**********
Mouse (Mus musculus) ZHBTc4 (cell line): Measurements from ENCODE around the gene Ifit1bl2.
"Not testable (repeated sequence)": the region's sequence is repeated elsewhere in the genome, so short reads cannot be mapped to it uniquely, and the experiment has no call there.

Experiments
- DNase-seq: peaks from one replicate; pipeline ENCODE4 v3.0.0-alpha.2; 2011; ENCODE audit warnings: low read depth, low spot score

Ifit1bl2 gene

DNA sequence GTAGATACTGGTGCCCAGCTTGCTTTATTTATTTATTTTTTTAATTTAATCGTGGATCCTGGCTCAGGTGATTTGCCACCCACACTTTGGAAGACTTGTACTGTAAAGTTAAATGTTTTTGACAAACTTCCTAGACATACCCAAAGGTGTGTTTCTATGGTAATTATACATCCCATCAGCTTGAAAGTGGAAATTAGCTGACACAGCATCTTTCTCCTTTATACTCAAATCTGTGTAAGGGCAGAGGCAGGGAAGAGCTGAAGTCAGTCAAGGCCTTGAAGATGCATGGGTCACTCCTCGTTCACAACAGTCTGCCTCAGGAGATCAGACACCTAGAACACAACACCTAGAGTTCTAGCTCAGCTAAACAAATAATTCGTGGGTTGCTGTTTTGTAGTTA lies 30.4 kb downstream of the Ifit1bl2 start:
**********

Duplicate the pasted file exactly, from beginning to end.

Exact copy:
Mouse (Mus musculus) ZHBTc4 (cell line): Measurements from ENCODE around the gene Ifit1bl2.
"Not testable (repeated sequence)": the region's sequence is repeated elsewhere in the genome, so short reads cannot be mapped to it uniquely, and the experiment has no call there.

Experiments
- DNase-seq: peaks from one replicate; pipeline ENCODE4 v3.0.0-alpha.2; 2011; ENCODE audit warnings: low read depth, low spot score

Ifit1bl2 gene

DNA sequence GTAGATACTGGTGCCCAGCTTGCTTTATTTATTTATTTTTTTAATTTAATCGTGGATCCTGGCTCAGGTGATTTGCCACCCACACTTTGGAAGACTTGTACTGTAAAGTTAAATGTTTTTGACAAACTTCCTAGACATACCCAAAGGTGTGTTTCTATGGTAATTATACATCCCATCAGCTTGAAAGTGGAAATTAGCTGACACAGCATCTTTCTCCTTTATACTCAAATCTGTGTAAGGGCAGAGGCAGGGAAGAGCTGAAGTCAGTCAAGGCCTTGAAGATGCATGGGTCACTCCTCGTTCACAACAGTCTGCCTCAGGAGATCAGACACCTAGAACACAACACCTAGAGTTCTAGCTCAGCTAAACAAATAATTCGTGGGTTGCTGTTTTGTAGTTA lies 30.4 kb downstream of the Ifit1bl2 start: